In terms of the hunter’s timing and strategy, local hunting activities vary within the year. Indigenous hunters choose to hunt during the dry season (March to May) where the food source from agriculture is scarce. It is also the period when access to hunting grounds is easy and the risk of accidents while traversing forested areas are less. Hunters also synchronize their hunting activities on plant phenology. Indigenous people observed that warty pigs feed on a specific plant during the mid-dry season. For instance, they hunt warty pigs when the plant species, Ulayan (Quercus spp.) and Kalingag (Cinnamomum spp.) are actively flowering and fruiting. Interestingly, current literature about the foraging habit of Philippine Warty Pig lacks this information (Heaney et al. 1998, 2010). Additionally, hunters prefer to hunt in groups of 2–3 individuals accompanied by domesticated dogs Canis domisticus.

Indigenous hunters employ different hunting techniques, they use a locally made wooden snare (Lit-ag) to capture larger (i.e., warty pigs and deer) and medium (i.e., Palm Civet) sized species (Image 1). On a single field visit in November 2015, I observed around 30 wooden medium snares installed in the forest openings aiming to catch palm civets in the area. Snares are cheap and easy to construct and are widely practiced in hunting and have become a concern in many Southeast Asian countries (Gray et al. 2017). Wooden or metal spears (Bangkaw) and air guns (de bomba) are used to hunt large and agile species (i.e., warty pigs, deer, and birds). Small birds such as finches and parrots are captured using a sticky sap from Tipolo Artocarpus blancoi plant placed on tall trees. The use of sungkit (a long bamboo stick with sharp hooks at the end of it) and kite (borador) embedded with rattan or citrus thorns is also practiced to capture large flying foxes or smaller bats roosting in tree cavities. In terms of hunting success, hunting is not always successful due to different factors such as the availability and abundance of wildlife species, weather condition or the availability of other food resources.










Unfortunately, although wildlife trade is not a common practice of the indigenous people in Mt. Apo and is prohibited by the government and traditional customs, there are cases of smaller to medium sized species hunted and sold as exotic pets in local markets. These species include Philippine Hanging Parrot Loriculus philippensis, small finches (Oryzivora javacanica, Lonchura atricapilla), fruit doves (Geopelia striata, Chalcophaps indica, Phapitreron spp., Dacula spp.), Tarsier Tarsius syrichta and reptiles such as sailfins and monitor lizards. I have also unveiled that there are locals poaching juvenile palm civets and trading this to local civet coffee farmers. Civet cats are placed in an enclosure and forced to defecate to produce civet coffee beans.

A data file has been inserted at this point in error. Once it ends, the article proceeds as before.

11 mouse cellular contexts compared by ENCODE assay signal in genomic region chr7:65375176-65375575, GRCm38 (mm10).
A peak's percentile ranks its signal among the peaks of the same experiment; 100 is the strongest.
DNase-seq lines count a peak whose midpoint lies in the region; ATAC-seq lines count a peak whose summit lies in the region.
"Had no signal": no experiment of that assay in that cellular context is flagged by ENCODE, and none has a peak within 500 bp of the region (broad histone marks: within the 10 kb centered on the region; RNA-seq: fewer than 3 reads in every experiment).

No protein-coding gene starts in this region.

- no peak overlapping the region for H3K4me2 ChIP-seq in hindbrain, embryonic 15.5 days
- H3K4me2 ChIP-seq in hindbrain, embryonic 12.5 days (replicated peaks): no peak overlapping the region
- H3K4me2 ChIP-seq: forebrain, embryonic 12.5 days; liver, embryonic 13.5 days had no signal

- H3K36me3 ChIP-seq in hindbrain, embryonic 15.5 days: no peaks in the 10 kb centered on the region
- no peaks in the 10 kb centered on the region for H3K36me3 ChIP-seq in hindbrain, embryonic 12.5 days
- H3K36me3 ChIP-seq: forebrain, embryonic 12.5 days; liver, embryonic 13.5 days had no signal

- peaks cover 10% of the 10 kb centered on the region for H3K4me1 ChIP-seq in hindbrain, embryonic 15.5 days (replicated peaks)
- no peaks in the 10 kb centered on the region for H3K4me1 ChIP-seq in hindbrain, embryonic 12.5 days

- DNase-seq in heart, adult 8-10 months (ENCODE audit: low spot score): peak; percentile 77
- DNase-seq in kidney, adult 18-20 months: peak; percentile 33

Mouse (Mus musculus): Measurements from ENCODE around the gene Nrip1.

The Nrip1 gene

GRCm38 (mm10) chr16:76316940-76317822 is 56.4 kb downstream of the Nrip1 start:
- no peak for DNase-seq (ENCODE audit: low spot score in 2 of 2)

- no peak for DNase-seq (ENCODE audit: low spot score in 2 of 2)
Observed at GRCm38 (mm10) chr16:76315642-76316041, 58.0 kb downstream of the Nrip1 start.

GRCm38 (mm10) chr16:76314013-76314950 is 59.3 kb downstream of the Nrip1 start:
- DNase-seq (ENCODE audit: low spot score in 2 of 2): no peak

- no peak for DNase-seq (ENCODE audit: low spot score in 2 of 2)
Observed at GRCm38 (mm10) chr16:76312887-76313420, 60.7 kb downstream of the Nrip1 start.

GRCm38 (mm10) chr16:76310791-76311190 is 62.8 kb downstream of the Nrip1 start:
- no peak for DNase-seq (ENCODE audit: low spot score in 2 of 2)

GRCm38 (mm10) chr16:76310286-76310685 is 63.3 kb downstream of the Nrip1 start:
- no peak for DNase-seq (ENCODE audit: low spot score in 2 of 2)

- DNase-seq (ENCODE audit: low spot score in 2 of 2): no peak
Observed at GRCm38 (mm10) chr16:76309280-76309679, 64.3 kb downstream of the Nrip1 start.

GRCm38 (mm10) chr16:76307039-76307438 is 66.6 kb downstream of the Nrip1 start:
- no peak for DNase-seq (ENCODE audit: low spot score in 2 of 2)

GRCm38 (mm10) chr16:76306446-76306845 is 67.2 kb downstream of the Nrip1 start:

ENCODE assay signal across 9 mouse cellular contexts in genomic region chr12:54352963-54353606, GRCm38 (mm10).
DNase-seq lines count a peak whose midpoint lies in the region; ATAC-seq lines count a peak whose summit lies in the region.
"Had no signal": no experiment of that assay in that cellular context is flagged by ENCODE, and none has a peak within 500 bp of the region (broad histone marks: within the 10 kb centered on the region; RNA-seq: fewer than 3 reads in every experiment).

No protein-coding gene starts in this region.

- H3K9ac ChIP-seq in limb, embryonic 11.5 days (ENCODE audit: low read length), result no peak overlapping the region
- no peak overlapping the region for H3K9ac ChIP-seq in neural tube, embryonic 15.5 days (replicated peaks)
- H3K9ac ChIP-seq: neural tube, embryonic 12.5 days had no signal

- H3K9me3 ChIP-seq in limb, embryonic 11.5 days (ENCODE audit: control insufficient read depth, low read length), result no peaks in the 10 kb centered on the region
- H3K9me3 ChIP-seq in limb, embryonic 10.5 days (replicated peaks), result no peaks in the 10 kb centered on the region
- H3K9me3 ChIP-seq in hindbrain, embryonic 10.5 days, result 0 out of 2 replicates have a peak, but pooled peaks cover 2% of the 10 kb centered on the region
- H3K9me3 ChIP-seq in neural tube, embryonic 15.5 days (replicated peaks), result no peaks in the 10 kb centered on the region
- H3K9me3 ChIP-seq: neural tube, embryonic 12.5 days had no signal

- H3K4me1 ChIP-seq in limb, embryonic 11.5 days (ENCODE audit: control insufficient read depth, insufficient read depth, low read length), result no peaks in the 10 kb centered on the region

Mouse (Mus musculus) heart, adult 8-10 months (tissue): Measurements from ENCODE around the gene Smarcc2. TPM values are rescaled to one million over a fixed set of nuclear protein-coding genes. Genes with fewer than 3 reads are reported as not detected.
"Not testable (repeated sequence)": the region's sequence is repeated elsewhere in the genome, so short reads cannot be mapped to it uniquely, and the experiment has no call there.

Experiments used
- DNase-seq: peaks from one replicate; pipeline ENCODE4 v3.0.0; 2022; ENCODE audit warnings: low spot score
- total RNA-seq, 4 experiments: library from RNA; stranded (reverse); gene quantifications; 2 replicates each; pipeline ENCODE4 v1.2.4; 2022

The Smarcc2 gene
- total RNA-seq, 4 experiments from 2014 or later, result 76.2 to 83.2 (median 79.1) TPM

This study and engagement is able to pin-point important human-wildlife issues and concerns in Mt. Apo National Park. In the past decades, sustenance and traditional practices were the important motivation to hunt, however, poverty and the lack of long-term livelihoods as a result of less government attention was frequently mentioned by indigenous people as the modern motivation of wildlife hunting in the national park. Locals also noted that species populations are declining and observed to be few in their areas compared with the past. They associate the species’ declining populations to the disappearance of primary forests and the alterations of known wildlife habitats as a consequence of recent rapid development and increasing human population in the surrounding areas in Mt. Apo National Park.



Conclusion and conservation implication



This study has revealed significant factors and practices in indigenous wildlife hunting. It also presented the important roles played by the local indigenous people and some emerging conservation issues Mt. Apo National Park. I suggest based on the results that the integration and strengthening of indigenous beliefs are pivotal in framing sustainable local policies. Awareness towards other threatened species in the national park should be heightened and mainstreamed by concerned groups since locals only prohibit the hunting of charismatic species such as Philippine Eagle.

The stewardship and protection of wildlife are among the cultures of indigenous people. It is very essential that empowering indigenous people to protect wildlife species and their habitats and understanding their ways and traditions as the first steps towards attaining effective local conservation. Furthermore, collaborating with and creating awareness with people living near conservation areas are the keys to achieving sustainable conservation and protection of protected areas without compromising the nature and its dependents - the people and the community. Lastly, additional studies on wildlife hunting and the extent of wildlife trade from the national park are required to document the impacts of these activities.